During the Great Depression, my grandfather was a young farm boy in the west. He recounted a story to me on several occasions about when a portion of Roosevelt's New Deal was forced upon the farmers in his area. There were friends who were not getting enough food, families who had gone without meat for over a year when agents of the federal government came into the valley rounded up the yearling calves, slaughtered and burned them with the idea that scarcity would prop up markets. The waste, the loss of liberty, and the idea of being commanded what to do with your private property bothered my grandfather his entire life. In Doctrine and Covenmants 134:2 it reads: We believe that no government can exist in peace, except such laws are framed and held inviolate as will secure to each individual the free exercise of conscience, the right and control of property, and the protection of life. The famous economist, Dr. Thomas Sowell wisely quipped, "It is amazing that people who think we cannot afford to pay for doctors, hospitals, and medication somehow think that we can afford to pay for doctors, hospitals, medication and a government bureaucracy to administer it."
I believe that. I believe that we can do more good with less government and more freedom. I think those who believe they can manipulate markets and send every little problem to central planning need to study a bit more history. The loss of liberty is a disaster, always.
This is the second time I've read this book. It was worth reading again and I think it's time I ought to purchase my own copy and stop borrowing one from the library. Schlaes also touches on the the history of education in this country and where it went wrong and the men and ideologies that affected that change. The history of John Dewey requires more time than I have but THIS is helpful to understand his influence.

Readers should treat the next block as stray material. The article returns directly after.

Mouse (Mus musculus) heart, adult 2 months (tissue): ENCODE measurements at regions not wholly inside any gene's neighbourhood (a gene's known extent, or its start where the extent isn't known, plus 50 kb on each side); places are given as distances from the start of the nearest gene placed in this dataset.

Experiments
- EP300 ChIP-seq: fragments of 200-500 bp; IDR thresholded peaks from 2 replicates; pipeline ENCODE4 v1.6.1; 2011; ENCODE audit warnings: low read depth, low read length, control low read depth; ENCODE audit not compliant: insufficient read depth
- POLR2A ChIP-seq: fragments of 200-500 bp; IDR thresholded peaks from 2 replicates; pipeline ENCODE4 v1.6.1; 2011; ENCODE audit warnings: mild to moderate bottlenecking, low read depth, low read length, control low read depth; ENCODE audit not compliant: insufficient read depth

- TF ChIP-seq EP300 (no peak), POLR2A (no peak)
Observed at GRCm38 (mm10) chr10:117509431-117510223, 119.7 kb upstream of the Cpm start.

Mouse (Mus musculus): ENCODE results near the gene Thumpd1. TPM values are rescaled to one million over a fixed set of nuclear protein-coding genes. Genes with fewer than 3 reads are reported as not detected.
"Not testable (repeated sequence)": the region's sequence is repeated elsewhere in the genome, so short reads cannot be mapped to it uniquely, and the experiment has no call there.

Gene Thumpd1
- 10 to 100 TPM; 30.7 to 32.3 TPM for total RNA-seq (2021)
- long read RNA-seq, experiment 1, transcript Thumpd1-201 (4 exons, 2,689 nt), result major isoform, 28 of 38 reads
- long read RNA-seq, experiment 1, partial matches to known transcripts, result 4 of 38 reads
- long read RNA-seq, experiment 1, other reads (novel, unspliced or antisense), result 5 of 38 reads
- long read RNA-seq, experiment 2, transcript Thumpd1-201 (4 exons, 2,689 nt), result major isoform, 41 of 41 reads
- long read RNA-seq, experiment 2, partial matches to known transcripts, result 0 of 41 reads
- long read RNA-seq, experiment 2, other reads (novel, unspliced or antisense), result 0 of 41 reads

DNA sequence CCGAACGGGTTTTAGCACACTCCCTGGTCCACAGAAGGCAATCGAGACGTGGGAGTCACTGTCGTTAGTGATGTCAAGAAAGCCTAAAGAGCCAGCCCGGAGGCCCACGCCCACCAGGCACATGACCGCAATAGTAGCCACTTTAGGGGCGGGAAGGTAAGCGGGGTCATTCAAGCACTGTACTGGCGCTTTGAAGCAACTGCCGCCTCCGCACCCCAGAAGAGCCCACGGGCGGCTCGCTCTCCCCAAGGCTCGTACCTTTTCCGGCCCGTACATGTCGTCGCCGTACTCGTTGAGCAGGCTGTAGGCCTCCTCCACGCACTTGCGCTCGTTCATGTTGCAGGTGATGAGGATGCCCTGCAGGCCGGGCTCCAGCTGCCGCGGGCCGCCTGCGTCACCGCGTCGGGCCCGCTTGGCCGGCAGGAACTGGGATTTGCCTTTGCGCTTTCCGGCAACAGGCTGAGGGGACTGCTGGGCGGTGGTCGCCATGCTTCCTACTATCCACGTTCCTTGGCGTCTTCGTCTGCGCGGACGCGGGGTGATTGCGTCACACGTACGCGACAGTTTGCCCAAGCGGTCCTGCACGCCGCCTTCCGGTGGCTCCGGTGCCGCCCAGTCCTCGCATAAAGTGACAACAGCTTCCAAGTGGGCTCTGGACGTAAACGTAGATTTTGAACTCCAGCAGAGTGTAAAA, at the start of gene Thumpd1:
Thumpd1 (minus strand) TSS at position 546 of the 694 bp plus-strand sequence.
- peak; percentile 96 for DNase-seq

The following quote seems to have been the inspiration for the title of the book. It's the forgotten man that pays. He pays for the the failed programs that cost dreams and freedom and for vast failures for which no one is held accountable. The real history of FDR's administration isn't taught in the public schools and it is important information to know. This is a book I will purchase and keep.
"As soon as A observes something which seems to him to be wrong, from which X is suffering, A talks it over with B, and A and B then propose to get a law passed to remedy the evil and help X. Their law always proposes to determine what C shall do for X, or in the better case, what A, B, and C shall do for X…. What I want to do is to look up C. I want to show you what manner of man he is. I call him the Forgotten Man. Perhaps the appellation is not strictly correct. He is the man who never is thought of…. He works, he votes, generally he prays—but he always pays…. —WILLIAM GRAHAM SUMNER, YALE UNIVERSITY, 1883" — Amity Shlaes, The Forgotten Man: A New History of the Great Depression